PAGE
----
MaidPro Heartland Company’s atmosphere leaves ‘open door for the Good News’
fter working as a chemical e n g i n e e r f o r 35 y e a r s , Greg Ford yearned for something different—a career where he would be the one making policies based on biblical principles rather than corporate directives. His search for a franchise led him to MaidPro, a cleaning company he describes as “shocking, quirky and fun.” Because MaidPro allows each franchisee to develop his own company culture, Ford was sold. “I knew in my heart that God had directed my steps to MaidPro,” he says. “I began my franchise in Tulsa, Oklahoma, Valentine’s Day 2005. On that day, I was literally set free to experience the hands and feet of Jesus through the unique design of God called ‘Greg Ford.’” The MaidPro CEO describes his company’s culture as “one of openness, honesty, caring and safety, among other things. Like our Lord, whose name meets every need, we devote ourselves
Leonard Law Office Personal injury lawyer gets to the root of client issues
MAIDPRO.COM/TULSA/ to being aware of our employees’ needs,” Ford says. That same awareness holds true for MaidPro’s clients as well. “If there’s a sickness, loss of job, etc., it becomes an open door for the Good News,” he says. “This atmosphere can only be brought about by His Spirit. We trust Him to use us in any way He chooses.” God has chosen to use Ford’s company in many ways—so many that he has compiled them in a book, Behind the Clean, “intended to encourage other new franchisees.” Ford talks about an elderly client whose arthritis was so bad she was unable to hang her clothes, so he and his team mobilized to help. “We were able to lower all her clothes racks and discovered other things that needed fixing for her safety and enjoyment,” he says. “We cleaned up her back yard, patio and storage barn. Everyone was blessed.” The company also participates in local as well as international Christian work. “One of the main purposes of starting MaidPro was to help underwrite a mission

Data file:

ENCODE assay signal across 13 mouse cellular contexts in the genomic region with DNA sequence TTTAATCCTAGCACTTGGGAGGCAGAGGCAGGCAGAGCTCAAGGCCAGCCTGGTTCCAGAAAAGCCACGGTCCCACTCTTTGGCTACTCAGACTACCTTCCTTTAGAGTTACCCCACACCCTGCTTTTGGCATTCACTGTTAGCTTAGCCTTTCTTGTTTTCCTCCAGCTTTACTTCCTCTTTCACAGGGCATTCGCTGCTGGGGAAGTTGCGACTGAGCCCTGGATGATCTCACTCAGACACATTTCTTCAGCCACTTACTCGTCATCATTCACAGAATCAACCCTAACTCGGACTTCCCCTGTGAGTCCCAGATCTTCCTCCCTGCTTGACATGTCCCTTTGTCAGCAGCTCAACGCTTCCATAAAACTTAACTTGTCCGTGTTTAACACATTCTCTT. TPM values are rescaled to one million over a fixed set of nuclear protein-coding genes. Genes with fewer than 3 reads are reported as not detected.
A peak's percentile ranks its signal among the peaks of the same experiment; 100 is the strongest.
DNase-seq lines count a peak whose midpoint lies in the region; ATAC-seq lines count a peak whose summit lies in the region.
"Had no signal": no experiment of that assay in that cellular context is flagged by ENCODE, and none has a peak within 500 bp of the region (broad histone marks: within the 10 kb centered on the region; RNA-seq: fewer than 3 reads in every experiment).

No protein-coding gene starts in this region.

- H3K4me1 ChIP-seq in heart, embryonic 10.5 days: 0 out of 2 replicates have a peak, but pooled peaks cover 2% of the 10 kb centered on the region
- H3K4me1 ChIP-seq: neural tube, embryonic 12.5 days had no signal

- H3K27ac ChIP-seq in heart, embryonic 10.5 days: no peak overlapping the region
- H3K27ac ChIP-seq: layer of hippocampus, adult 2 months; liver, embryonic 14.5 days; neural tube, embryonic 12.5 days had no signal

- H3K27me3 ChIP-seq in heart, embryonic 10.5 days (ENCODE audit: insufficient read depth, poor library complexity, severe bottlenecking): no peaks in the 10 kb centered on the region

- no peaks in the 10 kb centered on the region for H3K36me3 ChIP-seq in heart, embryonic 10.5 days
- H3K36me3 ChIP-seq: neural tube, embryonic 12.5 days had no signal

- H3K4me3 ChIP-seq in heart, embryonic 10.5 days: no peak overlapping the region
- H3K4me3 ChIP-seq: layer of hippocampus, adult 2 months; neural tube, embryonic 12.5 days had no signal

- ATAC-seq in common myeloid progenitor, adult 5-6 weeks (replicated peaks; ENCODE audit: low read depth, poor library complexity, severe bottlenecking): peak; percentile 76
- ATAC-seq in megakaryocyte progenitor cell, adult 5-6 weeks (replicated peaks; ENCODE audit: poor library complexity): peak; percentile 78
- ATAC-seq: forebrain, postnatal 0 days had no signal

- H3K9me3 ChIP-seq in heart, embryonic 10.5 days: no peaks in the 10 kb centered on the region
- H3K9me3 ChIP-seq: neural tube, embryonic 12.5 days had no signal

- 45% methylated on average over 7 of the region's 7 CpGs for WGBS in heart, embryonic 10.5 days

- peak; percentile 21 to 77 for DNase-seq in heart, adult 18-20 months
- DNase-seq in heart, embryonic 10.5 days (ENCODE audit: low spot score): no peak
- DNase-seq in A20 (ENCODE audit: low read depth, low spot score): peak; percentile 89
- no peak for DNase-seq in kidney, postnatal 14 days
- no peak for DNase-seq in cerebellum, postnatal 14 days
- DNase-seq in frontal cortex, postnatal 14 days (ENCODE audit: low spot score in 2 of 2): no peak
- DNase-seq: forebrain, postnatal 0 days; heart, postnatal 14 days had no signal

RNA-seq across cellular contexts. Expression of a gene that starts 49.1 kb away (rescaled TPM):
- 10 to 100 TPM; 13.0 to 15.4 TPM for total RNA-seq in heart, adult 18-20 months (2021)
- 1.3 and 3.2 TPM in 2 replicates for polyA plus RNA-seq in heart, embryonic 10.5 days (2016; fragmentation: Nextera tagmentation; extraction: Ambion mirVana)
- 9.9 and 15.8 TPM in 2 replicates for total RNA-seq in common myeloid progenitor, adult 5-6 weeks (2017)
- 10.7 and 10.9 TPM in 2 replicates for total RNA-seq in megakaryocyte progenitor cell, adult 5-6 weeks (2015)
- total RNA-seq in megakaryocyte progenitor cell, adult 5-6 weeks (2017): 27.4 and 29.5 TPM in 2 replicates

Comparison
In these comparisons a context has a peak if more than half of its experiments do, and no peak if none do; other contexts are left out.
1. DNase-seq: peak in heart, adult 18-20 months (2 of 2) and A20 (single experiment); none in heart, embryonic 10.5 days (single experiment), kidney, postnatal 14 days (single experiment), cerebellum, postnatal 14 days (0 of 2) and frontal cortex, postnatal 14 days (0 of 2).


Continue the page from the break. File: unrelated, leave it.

MaidPro helped a hoarder get through this cluttered situation.
in Cambodia—International Orphan Aid,” he says. “About 900 children have been adopted out of the state-run orphanages through our efforts, and about 100 children have been nurtured and cared for through BYKOTA House, our Cambodian children’s home.” Above all, Ford enjoys the freedom of owning his own company. “I’m not bound by any corporate politics or propriety,” he says. “Being free to express the life of Jesus through a variety of means is true joy and freedom. That is the living gospel.”—Kathleen Samuelson
vette Leonard sat for the bar exam just after turning 50, despite knowing since before first grade that she wanted to be a law yer after sneaking out of bed to watch Perry Mason. Leonard was focused on going to law school, but just before taking the admission test, she gave her life to Jesus— and that changed everything. “I knew the love of God, I knew I was to marry David, and I knew I had to put law school on the altar,” she said. She married David Leonard, had a family, and didn’t think about law school for many years. But God moved in her heart, and she followed her dream, going to law school and opening Leonard Law in Raymore, Missouri, where
she practices civil law with a focus on personal injury. Leonard has prayed with her clients and colleagues, and has come to realize she may be the closest thing to justice that some people ever get. “I don’t think I could do true justice without God,” she says. “I could win a case and get ‘justice,’ but without God, it wouldn’t be tempered with mercy or righteousness. The world’s idea of justice isn’t God’s.” For Leonard, the title “counselor at law” holds true. She finds herself in the role of both mother and lawyer, helping clients get to the real root of the issues in their lives. “They come to me wanting justice, but they really want peace.”—Ann Byle » May // June 2016 MinistryToday 23
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